A high fibre diet may protect against small bowel cancer

October 27, 2008 in Cancer Prevention, Healthy Eating, Nutrition Topics in the News

A high fibre diet may protect against small bowel cancer

Eating a diet that's high in fibre and whole grain foods not only protects against colon cancer, it also lowers that risk of developing cancer in the small intestine, suggests new research from the National Cancer Institute in Bethesda, Maryland.

The small intestine makes up 75 percent of the digestive tract, yet rarely do cancers develop there, more often showing up in the colon, explains the study author.

In this study, 293,703 men and 198,618 women had their diets analyzed to determine the effects of dietary fibre and whole grain foods on the occurrence of small bowel cancer.

After seven years, cancer of the small intestine was diagnosed in 165 study participants.

Adults with the highest intake of fibre from whole grains had a 49 percent reduction in the risk of developing small bowel cancer when compared to those with the lowest fibre and whole grain intake.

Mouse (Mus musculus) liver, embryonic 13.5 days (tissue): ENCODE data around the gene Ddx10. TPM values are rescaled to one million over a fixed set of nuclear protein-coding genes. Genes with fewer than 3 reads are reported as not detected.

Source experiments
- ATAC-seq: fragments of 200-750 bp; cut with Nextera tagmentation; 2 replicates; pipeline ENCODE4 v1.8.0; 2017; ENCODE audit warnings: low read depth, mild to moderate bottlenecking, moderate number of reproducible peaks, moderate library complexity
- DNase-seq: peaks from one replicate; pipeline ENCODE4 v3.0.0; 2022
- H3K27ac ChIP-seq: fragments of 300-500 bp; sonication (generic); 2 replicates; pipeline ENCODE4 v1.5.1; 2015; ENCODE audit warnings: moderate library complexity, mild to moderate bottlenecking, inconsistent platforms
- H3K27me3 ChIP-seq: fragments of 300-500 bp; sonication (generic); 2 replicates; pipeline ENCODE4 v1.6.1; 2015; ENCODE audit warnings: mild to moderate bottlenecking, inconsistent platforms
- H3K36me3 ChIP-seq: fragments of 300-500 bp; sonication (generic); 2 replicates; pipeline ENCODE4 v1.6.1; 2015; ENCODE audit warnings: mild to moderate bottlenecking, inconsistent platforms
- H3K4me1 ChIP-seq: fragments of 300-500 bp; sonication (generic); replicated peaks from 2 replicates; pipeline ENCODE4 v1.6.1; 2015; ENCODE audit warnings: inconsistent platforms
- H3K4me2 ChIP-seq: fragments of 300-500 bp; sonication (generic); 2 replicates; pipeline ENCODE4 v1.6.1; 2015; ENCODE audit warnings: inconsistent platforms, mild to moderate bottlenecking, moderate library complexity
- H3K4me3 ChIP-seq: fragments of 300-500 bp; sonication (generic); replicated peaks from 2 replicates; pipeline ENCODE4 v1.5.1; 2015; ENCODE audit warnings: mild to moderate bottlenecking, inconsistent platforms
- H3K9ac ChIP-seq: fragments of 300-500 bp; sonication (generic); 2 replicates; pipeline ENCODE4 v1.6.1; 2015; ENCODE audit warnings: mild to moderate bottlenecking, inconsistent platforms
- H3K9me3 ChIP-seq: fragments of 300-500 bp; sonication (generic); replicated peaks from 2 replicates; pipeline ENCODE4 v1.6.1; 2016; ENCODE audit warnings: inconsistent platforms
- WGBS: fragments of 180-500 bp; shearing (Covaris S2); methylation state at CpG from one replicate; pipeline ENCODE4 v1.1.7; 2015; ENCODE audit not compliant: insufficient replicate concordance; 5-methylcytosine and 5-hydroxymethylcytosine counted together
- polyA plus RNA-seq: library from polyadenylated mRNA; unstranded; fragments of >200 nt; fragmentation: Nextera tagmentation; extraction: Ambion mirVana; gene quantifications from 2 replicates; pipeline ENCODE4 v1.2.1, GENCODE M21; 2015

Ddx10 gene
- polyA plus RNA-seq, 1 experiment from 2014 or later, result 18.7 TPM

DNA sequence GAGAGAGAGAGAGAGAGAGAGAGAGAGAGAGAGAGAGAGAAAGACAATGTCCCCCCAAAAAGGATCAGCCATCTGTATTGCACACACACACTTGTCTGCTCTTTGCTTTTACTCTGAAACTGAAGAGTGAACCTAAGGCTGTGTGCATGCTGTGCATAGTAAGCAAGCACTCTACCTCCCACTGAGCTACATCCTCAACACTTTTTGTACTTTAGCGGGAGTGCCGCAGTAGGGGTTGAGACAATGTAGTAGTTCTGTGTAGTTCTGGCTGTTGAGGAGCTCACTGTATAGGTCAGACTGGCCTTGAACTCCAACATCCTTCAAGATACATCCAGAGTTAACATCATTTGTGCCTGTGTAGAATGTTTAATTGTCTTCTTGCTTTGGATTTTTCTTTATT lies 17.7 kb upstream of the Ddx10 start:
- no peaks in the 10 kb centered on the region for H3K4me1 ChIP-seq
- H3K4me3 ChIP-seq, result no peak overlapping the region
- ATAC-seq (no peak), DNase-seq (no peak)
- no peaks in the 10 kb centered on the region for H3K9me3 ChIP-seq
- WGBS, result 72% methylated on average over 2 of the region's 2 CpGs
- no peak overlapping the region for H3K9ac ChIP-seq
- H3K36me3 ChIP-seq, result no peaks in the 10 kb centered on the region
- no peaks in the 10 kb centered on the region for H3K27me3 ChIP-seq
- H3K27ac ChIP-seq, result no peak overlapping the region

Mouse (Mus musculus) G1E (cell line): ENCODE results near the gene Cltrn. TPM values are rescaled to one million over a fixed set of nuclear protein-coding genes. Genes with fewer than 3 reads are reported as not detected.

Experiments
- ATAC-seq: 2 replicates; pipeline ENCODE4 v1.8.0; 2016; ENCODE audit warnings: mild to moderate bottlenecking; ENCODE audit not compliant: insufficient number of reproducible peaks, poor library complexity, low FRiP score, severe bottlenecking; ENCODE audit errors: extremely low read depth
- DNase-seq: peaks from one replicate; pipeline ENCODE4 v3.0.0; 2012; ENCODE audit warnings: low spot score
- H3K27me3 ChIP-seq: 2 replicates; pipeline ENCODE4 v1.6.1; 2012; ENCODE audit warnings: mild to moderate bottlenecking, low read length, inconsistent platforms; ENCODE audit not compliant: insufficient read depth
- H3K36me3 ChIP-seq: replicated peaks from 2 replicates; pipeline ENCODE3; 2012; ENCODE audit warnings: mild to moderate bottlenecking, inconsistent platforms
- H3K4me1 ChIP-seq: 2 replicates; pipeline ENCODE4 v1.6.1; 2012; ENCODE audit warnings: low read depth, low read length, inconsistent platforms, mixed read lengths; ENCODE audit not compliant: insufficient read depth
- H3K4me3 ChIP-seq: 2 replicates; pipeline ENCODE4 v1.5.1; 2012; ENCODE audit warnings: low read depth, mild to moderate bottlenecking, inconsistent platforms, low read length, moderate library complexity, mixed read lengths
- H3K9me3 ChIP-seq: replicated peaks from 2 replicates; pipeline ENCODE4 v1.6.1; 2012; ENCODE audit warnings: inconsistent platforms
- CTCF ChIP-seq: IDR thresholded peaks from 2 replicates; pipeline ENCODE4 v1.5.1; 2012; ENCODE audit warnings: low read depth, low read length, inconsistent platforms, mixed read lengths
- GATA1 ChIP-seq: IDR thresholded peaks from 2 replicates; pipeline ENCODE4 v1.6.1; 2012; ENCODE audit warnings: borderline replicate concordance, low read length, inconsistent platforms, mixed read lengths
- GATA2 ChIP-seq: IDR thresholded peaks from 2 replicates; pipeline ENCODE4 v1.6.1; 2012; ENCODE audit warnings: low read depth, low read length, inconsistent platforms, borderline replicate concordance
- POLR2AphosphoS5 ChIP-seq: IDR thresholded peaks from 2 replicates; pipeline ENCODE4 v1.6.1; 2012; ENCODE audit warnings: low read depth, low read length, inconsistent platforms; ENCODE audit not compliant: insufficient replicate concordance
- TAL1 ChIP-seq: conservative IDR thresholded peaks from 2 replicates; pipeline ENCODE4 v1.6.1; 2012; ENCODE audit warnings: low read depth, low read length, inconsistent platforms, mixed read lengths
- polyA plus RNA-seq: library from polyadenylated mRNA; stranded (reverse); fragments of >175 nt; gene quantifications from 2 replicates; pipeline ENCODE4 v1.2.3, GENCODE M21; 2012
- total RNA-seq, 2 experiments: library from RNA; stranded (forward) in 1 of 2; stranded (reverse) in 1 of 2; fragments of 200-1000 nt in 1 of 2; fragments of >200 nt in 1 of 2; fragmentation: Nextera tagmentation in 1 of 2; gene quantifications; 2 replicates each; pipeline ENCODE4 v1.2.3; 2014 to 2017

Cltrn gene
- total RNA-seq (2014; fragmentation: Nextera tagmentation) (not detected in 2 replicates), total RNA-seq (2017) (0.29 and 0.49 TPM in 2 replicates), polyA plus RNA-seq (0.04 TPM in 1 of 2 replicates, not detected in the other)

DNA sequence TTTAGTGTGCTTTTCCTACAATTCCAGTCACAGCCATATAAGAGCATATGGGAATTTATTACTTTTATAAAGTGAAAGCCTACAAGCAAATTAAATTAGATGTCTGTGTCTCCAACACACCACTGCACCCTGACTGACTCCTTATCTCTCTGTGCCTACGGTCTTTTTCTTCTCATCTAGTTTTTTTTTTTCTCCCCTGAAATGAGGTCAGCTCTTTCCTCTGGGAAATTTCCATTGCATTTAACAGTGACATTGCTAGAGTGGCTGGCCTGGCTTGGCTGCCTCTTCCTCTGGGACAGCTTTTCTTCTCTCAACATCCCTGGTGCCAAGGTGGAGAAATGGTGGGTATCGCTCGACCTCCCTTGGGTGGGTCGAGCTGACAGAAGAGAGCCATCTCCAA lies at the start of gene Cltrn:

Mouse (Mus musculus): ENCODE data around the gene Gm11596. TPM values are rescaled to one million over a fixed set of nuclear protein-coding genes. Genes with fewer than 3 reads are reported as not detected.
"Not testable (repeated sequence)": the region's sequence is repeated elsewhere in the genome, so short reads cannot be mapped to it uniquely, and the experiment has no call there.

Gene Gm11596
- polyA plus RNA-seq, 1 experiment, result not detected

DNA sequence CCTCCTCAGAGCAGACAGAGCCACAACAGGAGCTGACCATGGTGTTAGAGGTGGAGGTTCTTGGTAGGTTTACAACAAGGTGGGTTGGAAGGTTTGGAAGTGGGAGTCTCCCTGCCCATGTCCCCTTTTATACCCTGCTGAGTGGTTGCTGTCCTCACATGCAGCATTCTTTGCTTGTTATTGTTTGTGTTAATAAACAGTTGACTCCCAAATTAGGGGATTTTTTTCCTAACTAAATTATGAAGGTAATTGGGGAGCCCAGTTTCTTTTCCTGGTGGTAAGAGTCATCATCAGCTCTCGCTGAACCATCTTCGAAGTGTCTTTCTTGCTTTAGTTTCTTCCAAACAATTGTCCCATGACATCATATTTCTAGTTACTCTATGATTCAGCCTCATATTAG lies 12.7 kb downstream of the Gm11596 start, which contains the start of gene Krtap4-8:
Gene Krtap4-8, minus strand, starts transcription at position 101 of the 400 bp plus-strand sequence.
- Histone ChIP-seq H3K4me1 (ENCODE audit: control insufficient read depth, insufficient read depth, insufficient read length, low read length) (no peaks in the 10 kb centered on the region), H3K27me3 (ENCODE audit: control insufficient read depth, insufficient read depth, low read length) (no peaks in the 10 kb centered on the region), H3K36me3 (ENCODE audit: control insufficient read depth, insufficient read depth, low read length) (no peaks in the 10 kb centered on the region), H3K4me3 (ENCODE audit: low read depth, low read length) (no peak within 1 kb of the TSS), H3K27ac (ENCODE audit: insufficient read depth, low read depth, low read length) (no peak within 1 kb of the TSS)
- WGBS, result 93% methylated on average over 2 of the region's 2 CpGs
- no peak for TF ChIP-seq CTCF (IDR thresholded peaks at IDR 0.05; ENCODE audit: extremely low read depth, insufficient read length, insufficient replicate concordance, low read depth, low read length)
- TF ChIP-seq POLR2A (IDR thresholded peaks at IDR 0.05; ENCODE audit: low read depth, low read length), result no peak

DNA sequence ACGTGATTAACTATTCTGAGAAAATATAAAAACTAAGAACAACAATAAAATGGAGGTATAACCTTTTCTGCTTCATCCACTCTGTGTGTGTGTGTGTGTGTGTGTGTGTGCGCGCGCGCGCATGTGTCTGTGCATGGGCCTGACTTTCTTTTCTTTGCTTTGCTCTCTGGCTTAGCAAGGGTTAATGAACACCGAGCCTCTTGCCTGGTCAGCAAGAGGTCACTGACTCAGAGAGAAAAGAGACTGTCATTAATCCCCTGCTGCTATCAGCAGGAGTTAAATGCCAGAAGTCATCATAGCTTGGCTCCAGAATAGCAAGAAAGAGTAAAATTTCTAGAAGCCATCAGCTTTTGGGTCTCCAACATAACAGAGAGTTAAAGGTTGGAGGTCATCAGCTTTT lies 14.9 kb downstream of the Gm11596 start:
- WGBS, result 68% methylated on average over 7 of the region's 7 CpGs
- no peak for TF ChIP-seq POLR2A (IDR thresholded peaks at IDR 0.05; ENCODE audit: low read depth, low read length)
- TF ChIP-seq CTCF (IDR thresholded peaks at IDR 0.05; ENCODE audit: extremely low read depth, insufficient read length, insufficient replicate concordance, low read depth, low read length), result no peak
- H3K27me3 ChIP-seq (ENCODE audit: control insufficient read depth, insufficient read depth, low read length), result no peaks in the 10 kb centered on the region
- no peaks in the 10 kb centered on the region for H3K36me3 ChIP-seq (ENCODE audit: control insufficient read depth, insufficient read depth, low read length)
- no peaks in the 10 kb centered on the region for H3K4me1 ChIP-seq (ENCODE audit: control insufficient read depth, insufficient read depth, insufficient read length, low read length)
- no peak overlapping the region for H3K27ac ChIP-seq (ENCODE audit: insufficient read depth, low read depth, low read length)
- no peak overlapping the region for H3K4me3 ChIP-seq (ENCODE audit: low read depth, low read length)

The highest fibre intake averaged 28 grams per day while the lowest fibre intake averaged only 12 grams per day. (The current recommendations call for adults to consume 25 to 38 grams of fibre per day.)

Whole grain foods that are high in fibre include 100% whole wheat bread, brown rice, whole wheat spaghetti, oatmeal, Kellogg's All Bran Buds with Psyllium, and flaxseed.

To boost your fibre intake, try sprinkling one-third of a cup (75 ml) of All Bran Buds on your breakfast cereal for an extra 13 grams of fibre.

This study was published in the October 2008 issue of the journal Gastroenterology.

All research on this web site is the property of Leslie Beck Nutrition Consulting Inc. and is protected by copyright. Keep in mind that research on these matters continues daily and is subject to change. The information presented is not intended as a substitute for medical treatment. It is intended to provide ongoing support of your healthy lifestyle practices.